Do you have the right equipment to overcome your obstacles? Phil and his team attempted to rappel down the cliff and felt it too dangerous. Today, many climbers specifically go to climb and rappel down that very cliff. The equipment and knowledge that people have today are much better than what they had 90 years ago. Are there new or different tools that you could use to overcome your road block? Would additional knowledge help you in continuing your journey?
Push on through.
Sometimes we just have to grit our teeth and power on through. As Dory says, “Just keep swimming. Just keep swimming.” There are many times when we reach a point of dismay and our mental energy and enthusiasm collapse because it is going to be longer or harder than we thought.
If the goal is important, then sometimes the best solution is to continue to trudge on. We can think of this as applying Newton’s first law of motion, “An object at rest stays at rest and an object in motion stays in motion with the same speed and in the same direction unless acted upon by an unbalanced force.” (NASA.com) Our movement towards the goal has stopped, so we need to apply an unbalanced force upon it to get it moving again.
Plan ahead for obstacles.
Just because our mental illusions often trick us, does not mean that we will always be fooled by them. Before beginning our journey, we can carefully map out the process and try to visualize what potential roadblocks we could encounter. That process helps prepare us for when we do run into an issue. In other words, we have primed ourselves and our expectations so that dismay will not fully knock us off our course. Specifically, we should be asking ourselves:
What might happen that could derail the journey
What are external forces that could impact this process
What are internal forces that could affect this process
If we run into one of these obstacles, how will we approach it (“If ________ happens, then we will do __________.”)
We should also tap into our social networks and see if other people we know gone through this process or attempted this change. These people can be our mentors and help work through with us some of the unforeseen obstacles that we had not thought about. Their experience and knowledge can not only help identify potential barriers and how to overcome them but also might point us on a route that avoids those obstacles altogether.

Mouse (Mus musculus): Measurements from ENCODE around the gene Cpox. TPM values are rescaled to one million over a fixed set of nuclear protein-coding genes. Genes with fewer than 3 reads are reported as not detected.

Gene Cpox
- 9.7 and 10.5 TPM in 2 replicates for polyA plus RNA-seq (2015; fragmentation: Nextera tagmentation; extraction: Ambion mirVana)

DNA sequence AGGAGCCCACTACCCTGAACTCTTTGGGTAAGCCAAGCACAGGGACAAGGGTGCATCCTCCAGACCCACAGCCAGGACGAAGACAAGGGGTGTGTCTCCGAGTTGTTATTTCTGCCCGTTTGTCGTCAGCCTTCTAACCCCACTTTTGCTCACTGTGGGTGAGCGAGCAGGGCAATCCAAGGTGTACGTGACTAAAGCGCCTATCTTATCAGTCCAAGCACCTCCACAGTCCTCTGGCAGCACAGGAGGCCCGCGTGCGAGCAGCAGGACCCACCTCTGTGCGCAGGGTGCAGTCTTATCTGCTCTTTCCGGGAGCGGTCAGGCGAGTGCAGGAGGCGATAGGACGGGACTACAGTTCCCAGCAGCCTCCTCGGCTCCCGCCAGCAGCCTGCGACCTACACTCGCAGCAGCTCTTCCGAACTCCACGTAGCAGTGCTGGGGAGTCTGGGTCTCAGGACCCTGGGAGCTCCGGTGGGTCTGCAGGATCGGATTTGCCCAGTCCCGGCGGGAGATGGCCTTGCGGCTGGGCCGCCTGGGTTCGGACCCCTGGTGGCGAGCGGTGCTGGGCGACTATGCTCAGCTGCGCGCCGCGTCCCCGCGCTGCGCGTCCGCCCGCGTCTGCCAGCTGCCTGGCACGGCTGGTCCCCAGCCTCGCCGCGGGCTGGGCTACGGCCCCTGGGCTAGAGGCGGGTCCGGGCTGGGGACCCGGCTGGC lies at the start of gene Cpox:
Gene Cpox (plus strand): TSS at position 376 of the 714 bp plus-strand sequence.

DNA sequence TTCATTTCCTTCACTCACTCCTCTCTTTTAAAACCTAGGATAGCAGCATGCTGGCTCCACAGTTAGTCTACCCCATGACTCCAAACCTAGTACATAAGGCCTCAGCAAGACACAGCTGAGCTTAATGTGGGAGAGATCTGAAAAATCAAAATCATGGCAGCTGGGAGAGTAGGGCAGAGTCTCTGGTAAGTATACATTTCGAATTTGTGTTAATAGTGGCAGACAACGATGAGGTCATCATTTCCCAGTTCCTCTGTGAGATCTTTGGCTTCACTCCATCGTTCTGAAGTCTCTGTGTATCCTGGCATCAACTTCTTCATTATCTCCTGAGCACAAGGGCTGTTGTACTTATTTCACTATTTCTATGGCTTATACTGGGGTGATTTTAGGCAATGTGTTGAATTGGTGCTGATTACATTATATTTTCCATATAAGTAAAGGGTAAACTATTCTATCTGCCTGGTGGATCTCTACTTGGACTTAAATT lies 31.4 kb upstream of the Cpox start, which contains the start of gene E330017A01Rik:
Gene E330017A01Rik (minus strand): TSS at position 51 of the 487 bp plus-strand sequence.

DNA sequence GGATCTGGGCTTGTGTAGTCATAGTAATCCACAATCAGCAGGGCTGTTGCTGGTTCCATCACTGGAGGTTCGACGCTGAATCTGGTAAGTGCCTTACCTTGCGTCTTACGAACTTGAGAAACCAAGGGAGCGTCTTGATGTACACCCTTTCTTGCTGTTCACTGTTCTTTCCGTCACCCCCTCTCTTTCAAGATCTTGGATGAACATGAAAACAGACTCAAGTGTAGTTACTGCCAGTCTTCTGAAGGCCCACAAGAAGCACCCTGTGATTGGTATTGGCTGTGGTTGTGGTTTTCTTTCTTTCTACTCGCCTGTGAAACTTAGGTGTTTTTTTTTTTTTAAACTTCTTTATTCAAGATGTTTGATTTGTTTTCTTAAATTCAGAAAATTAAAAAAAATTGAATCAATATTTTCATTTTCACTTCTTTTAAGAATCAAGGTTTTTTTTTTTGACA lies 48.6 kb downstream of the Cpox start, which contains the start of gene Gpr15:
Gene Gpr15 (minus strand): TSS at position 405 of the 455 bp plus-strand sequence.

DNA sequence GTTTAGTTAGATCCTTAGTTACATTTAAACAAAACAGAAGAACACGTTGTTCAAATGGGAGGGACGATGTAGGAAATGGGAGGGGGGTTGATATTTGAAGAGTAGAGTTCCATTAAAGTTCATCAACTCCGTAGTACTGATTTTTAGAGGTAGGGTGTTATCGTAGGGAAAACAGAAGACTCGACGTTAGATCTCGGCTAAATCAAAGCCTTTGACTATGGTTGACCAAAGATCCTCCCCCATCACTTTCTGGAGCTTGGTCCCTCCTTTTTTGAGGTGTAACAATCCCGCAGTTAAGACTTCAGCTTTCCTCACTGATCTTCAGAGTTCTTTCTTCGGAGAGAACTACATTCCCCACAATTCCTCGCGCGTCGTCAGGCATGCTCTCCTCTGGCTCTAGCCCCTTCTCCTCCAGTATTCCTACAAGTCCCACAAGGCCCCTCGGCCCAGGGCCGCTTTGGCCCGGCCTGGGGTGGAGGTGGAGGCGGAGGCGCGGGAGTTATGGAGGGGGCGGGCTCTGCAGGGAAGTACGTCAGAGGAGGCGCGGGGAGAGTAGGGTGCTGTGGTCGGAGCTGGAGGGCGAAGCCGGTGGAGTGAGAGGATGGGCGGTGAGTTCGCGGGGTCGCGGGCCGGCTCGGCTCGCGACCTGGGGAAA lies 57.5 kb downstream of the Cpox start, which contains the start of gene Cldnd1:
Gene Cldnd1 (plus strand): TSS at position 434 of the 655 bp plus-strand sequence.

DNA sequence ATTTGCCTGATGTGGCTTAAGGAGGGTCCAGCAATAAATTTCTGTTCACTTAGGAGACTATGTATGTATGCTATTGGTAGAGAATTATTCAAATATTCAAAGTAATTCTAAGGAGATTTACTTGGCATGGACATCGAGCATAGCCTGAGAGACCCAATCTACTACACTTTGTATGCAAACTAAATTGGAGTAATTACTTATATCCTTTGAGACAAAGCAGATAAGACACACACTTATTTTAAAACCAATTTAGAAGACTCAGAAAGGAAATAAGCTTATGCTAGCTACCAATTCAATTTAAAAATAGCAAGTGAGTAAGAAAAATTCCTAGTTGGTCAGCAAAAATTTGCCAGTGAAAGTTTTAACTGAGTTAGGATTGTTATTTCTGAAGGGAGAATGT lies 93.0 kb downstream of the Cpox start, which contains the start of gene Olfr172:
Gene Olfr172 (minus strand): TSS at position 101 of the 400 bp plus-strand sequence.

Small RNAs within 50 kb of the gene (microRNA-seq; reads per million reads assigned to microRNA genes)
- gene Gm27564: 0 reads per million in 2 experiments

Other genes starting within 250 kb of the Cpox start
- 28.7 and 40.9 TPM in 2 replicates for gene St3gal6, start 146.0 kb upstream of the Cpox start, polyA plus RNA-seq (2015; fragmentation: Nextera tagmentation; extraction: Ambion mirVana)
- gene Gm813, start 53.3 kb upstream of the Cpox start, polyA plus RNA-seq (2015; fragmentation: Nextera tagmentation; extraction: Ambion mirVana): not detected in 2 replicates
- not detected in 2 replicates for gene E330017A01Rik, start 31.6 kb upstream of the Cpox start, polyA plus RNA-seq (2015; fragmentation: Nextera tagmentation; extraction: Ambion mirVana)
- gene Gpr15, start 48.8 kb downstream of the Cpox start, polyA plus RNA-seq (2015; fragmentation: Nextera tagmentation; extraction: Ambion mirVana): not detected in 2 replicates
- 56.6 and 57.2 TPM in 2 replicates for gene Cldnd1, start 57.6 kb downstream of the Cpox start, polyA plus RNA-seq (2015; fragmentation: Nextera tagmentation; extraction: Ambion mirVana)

Reexamine your goal.
Lastly, reexamine your goal. Is it worth the effort, time and trouble that it will now take you to achieve? If it is, keep going for it. But don’t just blindly go on just because you started. Climbers too often focus on reaching the summit at peril to their own lives. Ed Viesturs, renowned mountaineer and bestselling author who’s summited Everest seven times says, “I’ve always had this motto that climbing has to be a round trip. I’ve always understood that getting off the mountain was more important than getting to the top…It’s OK. It’s not a failure…If you’re rushing, if you’re thinking it has to happen today, then you’re going to make bad decisions.” (Time.com) Sometimes it is ok to stop and say, not today. I’ll try this some other time when conditions are better, or I’m in a better spot.
*A common mistake is for people to call the Teton Range “The Grand Tetons.” The Grand Teton is a single mountain while the mountain range’s proper name is “the Tetons” or “the Teton range.”
**Thanks to Michael Anschel for introducing me to the story of Disappointment Peak.
As part of our exhibit booth at the World at Work 2016 Total Rewards Conference, we designed a method for giving away our promotional t-shirts that simultaneously acted as an experiment to help us understand what motivates people.
What we found out was intriguing and reinforces some key behavioral insights about intrinsic and extrinsic motivation, recognizing accomplishments and having specific goals.
Our process involved a stationary bike that was hooked up to a bank of LED lights1 – the faster and longer you peddled, the more lights lit up, sounds basic enough right?
The six LED light panels set up on a vertical pole that lit up from the bottom to the top – once all six lights were lit up, all the lights flashed and the process was over.
We set our process up a little differently
To earn a very cool“Behavior Matters” t-shirt, all people needed to do was get on the bike and light up one of the lights.